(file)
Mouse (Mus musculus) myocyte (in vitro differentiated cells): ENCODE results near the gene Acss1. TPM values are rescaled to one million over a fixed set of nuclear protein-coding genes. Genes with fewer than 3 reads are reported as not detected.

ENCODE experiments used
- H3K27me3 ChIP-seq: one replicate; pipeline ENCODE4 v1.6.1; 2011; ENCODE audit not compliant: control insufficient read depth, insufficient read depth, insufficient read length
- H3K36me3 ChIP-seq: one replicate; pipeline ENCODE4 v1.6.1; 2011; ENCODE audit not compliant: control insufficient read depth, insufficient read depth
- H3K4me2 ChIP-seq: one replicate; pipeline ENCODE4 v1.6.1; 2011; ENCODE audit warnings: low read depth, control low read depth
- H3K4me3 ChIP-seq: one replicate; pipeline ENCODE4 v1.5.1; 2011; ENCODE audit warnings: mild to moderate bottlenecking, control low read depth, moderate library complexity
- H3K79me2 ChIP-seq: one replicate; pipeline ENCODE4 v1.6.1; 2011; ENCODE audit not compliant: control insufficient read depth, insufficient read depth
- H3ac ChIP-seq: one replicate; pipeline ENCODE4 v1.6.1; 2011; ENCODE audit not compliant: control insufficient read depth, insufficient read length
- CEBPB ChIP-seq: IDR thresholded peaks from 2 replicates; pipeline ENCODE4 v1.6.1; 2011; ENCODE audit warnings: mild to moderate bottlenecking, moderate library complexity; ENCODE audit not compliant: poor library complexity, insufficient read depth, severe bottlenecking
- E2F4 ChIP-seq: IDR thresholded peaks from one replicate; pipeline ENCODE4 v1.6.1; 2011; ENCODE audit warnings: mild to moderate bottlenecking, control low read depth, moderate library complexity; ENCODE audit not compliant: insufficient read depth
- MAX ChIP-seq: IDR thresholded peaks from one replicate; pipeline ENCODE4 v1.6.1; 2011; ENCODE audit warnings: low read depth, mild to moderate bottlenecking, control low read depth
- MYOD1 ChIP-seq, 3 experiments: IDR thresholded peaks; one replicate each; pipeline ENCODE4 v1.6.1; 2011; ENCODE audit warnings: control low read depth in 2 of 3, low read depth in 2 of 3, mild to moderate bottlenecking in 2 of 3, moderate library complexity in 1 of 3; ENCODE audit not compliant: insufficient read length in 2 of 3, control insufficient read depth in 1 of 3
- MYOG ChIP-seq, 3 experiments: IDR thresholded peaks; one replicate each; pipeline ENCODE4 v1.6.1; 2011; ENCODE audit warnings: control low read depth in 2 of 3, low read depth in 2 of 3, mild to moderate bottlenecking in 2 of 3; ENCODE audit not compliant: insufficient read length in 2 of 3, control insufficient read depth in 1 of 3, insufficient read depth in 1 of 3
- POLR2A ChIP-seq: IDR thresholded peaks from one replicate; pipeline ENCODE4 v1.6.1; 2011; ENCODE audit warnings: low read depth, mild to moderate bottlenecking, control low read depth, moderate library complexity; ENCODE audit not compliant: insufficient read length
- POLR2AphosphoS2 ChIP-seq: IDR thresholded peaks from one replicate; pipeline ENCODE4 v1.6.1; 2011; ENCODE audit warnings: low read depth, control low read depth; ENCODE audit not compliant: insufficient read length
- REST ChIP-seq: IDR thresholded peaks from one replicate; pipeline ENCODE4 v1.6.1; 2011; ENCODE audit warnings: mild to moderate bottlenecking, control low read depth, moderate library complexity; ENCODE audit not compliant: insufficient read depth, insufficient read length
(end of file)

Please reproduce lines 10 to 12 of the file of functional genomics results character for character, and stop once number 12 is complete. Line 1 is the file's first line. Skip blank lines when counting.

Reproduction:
- E2F4 ChIP-seq: IDR thresholded peaks from one replicate; pipeline ENCODE4 v1.6.1; 2011; ENCODE audit warnings: mild to moderate bottlenecking, control low read depth, moderate library complexity; ENCODE audit not compliant: insufficient read depth
- MAX ChIP-seq: IDR thresholded peaks from one replicate; pipeline ENCODE4 v1.6.1; 2011; ENCODE audit warnings: low read depth, mild to moderate bottlenecking, control low read depth
- MYOD1 ChIP-seq, 3 experiments: IDR thresholded peaks; one replicate each; pipeline ENCODE4 v1.6.1; 2011; ENCODE audit warnings: control low read depth in 2 of 3, low read depth in 2 of 3, mild to moderate bottlenecking in 2 of 3, moderate library complexity in 1 of 3; ENCODE audit not compliant: insufficient read length in 2 of 3, control insufficient read depth in 1 of 3